FatherSon Ventures

Building a Relationship through Adventure

2013 Dad Resolution

Written By: Scot Butwell - Jan• 12•13

I’ve been reading a book Rite of Passage Parenting by Walker Moore that got me thinking about what I would like to teach my son inrop parenting 2013.

The book’s subtitle is, “Four Essential Experiences to Equip Your Kids for Life.” What parent doesn’t want this? But have you as a parent thought of a plan for developing the skills your child needs for life?

My son just turned five. Is it too early to begin the process of helping him become a capable, responsible, self-reliant adult? That’s what I was asking myself as I read Moore’s book, and I quickly realized it’s never too early.

I’ll be honest, my main focus as a parent has been developing a bond with my son through adventures—hence, this name for this website– and Moore’s book showed me how much greater my role as parent can be with my son.

Moore argues that what’s missing in kids’ lives today is clear rite of passage events marking a separation from childhood to adulthood, and he discusses how parents can incrementally teach children skills through meaningful tasks to build responsibility into a child’s life to prepare for the transition from childhood to adulthood.

That’s more of a summary than I wanted to give on Moore’s book, but I wanted to give Moore (a former youth pastor) credit for changing my perspective on parenting, and to provide a little background context for what motivated to make a list of ten things I want to teach my son in 2013.

Here’s my list in no particular order (a few of which I’ve already begun doing) and I share this list to encourage other parents to consider thinking about what you want to teach you son or daughter in 2013, no matter what their age.

1)      Recycling bottles and cans at the Recycling Center: I want to teach my son the concept and value of money and how hard work relates to earning money.  Does my son know the difference between the cost of dinner at Denny’s and an Ipod?  That’s one of my purposes for introducing him to money via recycling.

2)      Teaching charity by giving away old toys and books: Instead of me taking my son’s old toys and books to Goodwill, I want to let him pack up his old toys and boos, decide where to give them away (Goodwill or a doctor’s office) and use this to teach him how to give while marking his growth from a Lil to Big Kid.

3)       Learning to read the Bible and know God:   The is the most important thing I want to pass on to my son: to know and connect with God.   I want to spend time reading the Bible together and talking about these stories.  Afraid I might procrastinate on this, I bought him a Beginner’s Bible for his upcoming birthday.

4)      Learning to take good photos: All you bloggers know how important images are to your website. In our technological society, the ability to take pictures has become a legitimate skill especially with the prominence of the internet, and my goal is to move my son from a consumer to a producer of images.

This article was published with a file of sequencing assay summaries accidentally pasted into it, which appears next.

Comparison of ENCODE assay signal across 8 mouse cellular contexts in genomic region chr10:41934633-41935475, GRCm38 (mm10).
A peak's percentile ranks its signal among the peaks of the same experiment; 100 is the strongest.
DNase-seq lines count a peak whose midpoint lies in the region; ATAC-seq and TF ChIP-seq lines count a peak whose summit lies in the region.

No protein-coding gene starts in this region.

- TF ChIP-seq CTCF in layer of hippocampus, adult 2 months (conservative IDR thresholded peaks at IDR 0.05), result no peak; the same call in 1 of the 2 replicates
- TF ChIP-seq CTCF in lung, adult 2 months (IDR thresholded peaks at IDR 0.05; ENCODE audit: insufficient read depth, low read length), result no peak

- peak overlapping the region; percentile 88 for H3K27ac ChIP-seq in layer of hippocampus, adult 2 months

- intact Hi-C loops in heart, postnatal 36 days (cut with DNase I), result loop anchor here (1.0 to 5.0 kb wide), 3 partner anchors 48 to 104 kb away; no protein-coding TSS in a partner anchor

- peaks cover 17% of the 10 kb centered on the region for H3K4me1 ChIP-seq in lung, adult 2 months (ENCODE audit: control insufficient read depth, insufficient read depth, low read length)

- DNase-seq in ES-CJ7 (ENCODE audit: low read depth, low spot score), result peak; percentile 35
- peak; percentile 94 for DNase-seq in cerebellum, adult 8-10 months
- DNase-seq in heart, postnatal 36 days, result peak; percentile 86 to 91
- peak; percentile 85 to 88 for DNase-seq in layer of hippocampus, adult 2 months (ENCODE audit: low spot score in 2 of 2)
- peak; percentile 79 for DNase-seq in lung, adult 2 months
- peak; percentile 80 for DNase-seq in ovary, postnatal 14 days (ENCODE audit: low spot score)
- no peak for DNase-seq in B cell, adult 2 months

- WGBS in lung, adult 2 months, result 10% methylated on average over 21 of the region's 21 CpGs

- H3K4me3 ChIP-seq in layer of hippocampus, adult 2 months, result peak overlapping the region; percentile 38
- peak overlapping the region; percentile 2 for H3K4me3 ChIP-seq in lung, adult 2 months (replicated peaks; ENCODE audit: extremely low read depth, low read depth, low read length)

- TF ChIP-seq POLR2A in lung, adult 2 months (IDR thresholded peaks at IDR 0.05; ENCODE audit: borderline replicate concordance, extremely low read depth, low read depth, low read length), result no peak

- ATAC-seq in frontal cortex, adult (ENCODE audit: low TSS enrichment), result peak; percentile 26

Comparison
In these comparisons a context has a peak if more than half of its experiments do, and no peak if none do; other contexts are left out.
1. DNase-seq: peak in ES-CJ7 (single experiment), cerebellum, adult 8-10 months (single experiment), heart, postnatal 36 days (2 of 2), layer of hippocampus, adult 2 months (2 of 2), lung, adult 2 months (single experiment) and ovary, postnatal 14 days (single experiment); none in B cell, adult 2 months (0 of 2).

5)      Increasing his social skills: While I regularly take my son to the park, McDonalds and indoor playgrounds to develop his social skills, I know I can find more ways to increase his social skills.  This is especially relevant for my son because his supersonic activity level makes it difficult to slow down and play with others.

6)      Helping him to learn to speak Spanish: My son loves speaking Spanish (‘hola,’ ‘como esta?’, ‘muy bein,’ ‘gracias,’ ‘de nada.’) at restaurants and fast-food drive-throughs (he’s developed quite a reputation at McDonald’s and Del Taco), and I’ve ordered Little Pim’s video series to feed his appetite for learning Spanish.

7)      Learning to be part of a team: I skipped on signing up my son for playing soccer this year because I didn’t think he was ready, but I think he’s now ready to be part of a team: T-Ball!  A conversation with a soccer mom at McDonald’s Play Land convinced me my son’s readiness is on par with most other kids.

8)      Encouraging meaningful contributions to our family:  This covers everything from keeping his room clean, putting away his toys, helping take out the garbage, etc.  All necessary life skills, right?  I confess it’s sometimes easier to quickly clean up after him than teach him to clean up his own mess.

9)      Encouraging my son to be respectful: This is one I’ve been working on (treat others as he wants to be treated) in 2012 because of his habit of touching or pushing other kids.  He’s improving, but still a work-in-progress.  Yesterday, he hit a neighbor friend on the head several times during a sword fight.

10)   Teaching my son to obey his mom and dad: My son is has a strong sense of independence (even more than regular for a five-year old)and it sometimes takes telling him something a few times to get him to do it.  Holding him accountable for every action, I’ve been learning, is important for teaching him to obey his teachers, future bosses, God, etc.

Even though Moore’s intended audiece is parents of junior or high school age kids, I believe it’s never to early to identify the skills kids need for adulthood and begin to design activities to provide kids the opportunity to develop these skills through significant tasks.

Moore says the alternative is to make your kid happy through buying them the newest X-Box, CDs, DVDs, MP3s, Ipods, cell phones, and TVs for their bedrooms—and then be surprised when they stop communicating and don’t ever want to learn their bedroom.

I hope to look back at the end of 2013 and see my son has developed the skills on my list.  If you’ve been inspired to make a list, I suggest you customize your list to son or daughter’s age and interests.

Let me know if this post inspired you to think differently on parenting and maybe even led you to create your own list of things you want to teach your son.


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